Skip to main content
padlock icon - secure page this page is secure

Novel Non-Steroidal Anti-Inflammatory Drugs: What we have Learned from Animal Studies

Buy Article:

$68.00 + tax (Refund Policy)

The use of non-steroidal anti-inflammatory drugs (NSAIDs) is frequently associated with serious adverse effects related to the inhibition of cyclooxygenase (COX) in tissues where prostanoids exert physiological effects, such as gastric mucosal defence, renal homeostasis and platelet aggregation. The discovery of a second COX isoform (COX-2) specifically induced in pathological tissues led to the development of selective COX-2 inhibitors, believed to have an improved safety profile compared to traditional NSAIDs. Animal studies, however, have revealed a protective role for the COX-2 enzyme in the stomach, kidney, heart, vasculature and reproductive system, and therefore, the safety of COX-2 selective inhibitors needs to be reassessed. On the other hand, new therapeutic indications have emerged as a result of the role played by COX-2 overexpression in cancer or Alzheimer's disease. A second approach aimed at obtaining safer NSAIDs is based on the gastroprotective effects of nitric oxide (NO). Traditional NSAIDs chemically linked to NO-releasing moieties retain the therapeutic efficacy, but not the adverse effects, of the parent NSAIDs. Moreover, additional therapeutic applications in cardiovascular diseases, Alzheimer's disease and cancer have been suggested. Animal data, however, need to be confirmed in large clinical trials. Finally, the increase in endogenous NO via a selective increase in inducible NO synthase in the gastric mucosa is the mechanism underlying the good gastric tolerability and the gastroprotective effects of the non-selective NSAID amtolmetin guacyl, documented to date in the rat.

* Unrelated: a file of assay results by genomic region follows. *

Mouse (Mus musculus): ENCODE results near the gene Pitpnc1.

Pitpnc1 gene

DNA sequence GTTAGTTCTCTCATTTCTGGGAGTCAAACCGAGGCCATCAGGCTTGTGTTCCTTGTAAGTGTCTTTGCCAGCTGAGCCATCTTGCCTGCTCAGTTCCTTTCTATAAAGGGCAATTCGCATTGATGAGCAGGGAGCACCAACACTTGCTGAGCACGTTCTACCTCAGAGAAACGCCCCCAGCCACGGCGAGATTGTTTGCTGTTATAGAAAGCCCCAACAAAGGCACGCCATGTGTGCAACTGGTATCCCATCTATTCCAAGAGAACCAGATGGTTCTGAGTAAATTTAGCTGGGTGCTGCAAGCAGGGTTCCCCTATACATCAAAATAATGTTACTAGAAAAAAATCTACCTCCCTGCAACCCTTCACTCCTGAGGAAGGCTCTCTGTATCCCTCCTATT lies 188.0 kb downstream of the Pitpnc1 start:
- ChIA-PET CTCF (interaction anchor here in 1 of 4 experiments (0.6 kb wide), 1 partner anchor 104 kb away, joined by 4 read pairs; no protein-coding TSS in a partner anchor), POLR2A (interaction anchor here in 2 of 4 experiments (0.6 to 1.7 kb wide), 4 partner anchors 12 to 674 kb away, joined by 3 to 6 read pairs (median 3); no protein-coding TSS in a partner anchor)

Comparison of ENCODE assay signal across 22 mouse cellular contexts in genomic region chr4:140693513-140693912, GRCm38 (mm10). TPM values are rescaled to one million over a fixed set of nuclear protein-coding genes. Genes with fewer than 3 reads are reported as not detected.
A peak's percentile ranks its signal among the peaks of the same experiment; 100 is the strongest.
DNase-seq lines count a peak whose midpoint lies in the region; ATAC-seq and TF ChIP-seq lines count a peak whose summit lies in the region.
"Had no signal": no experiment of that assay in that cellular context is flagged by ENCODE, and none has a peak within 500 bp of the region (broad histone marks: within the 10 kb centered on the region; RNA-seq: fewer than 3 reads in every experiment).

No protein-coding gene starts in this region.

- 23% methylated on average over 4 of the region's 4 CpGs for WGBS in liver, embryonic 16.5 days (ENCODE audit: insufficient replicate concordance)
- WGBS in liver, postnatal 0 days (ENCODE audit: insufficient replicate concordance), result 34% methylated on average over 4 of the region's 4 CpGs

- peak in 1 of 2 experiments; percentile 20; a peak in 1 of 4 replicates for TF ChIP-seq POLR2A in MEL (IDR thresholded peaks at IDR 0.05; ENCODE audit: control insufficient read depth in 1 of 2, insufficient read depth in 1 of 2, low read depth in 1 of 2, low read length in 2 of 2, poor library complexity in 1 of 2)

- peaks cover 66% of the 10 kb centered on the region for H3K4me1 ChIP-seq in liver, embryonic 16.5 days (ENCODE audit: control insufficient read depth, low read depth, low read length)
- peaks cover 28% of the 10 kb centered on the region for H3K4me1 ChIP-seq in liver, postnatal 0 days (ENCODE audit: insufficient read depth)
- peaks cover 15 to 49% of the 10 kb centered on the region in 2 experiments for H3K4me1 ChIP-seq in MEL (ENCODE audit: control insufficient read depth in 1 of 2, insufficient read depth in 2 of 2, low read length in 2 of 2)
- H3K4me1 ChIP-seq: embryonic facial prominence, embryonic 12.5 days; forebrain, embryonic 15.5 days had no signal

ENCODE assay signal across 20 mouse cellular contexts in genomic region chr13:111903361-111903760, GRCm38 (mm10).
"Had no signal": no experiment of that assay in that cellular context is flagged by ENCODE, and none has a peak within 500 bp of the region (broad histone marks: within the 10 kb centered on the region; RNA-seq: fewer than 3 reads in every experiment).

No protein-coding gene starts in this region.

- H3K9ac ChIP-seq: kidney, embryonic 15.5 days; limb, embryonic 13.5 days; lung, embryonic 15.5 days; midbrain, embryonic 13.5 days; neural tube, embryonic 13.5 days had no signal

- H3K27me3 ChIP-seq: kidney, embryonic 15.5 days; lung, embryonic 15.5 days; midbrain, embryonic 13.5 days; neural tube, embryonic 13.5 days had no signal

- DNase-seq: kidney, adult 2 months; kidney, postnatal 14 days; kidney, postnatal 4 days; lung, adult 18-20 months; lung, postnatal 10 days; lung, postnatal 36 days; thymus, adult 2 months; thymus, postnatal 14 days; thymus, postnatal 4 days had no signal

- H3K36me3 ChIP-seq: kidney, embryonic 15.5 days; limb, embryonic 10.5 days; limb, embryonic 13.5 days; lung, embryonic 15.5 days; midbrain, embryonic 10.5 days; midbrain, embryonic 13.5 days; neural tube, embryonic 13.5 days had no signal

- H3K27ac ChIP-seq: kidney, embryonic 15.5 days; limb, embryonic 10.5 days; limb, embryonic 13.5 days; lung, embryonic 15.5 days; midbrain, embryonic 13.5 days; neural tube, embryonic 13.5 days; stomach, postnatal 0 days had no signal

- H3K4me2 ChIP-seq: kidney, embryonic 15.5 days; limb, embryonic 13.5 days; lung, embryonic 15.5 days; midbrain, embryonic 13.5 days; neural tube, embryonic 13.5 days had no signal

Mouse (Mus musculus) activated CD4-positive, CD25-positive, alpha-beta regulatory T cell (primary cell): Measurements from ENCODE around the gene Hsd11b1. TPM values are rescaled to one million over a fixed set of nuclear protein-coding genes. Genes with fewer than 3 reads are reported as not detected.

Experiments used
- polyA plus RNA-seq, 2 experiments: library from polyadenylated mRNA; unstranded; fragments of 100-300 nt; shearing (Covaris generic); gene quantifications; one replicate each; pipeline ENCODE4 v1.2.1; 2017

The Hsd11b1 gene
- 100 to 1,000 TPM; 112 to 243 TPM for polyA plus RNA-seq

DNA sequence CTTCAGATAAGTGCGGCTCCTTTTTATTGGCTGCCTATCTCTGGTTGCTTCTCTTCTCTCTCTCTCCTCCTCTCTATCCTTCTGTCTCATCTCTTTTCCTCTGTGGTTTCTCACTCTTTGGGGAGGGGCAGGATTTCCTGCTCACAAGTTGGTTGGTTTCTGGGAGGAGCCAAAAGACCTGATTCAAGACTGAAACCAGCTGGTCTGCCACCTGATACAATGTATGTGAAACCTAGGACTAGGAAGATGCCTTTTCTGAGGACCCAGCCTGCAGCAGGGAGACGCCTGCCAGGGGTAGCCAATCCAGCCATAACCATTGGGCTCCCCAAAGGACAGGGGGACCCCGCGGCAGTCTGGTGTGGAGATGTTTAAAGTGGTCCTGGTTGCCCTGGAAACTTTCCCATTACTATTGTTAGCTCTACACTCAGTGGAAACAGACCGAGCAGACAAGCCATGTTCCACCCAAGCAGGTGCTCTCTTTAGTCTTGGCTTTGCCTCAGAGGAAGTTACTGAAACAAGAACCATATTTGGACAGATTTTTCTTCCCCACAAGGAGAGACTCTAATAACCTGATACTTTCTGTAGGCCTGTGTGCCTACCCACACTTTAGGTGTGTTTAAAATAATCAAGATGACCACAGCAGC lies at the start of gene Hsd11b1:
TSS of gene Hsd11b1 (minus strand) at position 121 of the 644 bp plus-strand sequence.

No References
No Citations
No Supplementary Data
No Article Media
No Metrics

Keywords: amtolmetin guacyl; cyclooxygenase-2; nitric oxide; non-steroidal anti-inflammatory drugs

Document Type: Review Article

Affiliations: Dept. Human Anatomy, Pharmacology and Forensic Medicine, Section of Pharmacology, Via Volturno 39, 43100 Parma, Italy;

Publication date: March 1, 2004

  • Access Key
  • Free content
  • Partial Free content
  • New content
  • Open access content
  • Partial Open access content
  • Subscribed content
  • Partial Subscribed content
  • Free trial content
Cookie Policy
Cookie Policy
Ingenta Connect website makes use of cookies so as to keep track of data that you have filled in. I am Happy with this Find out more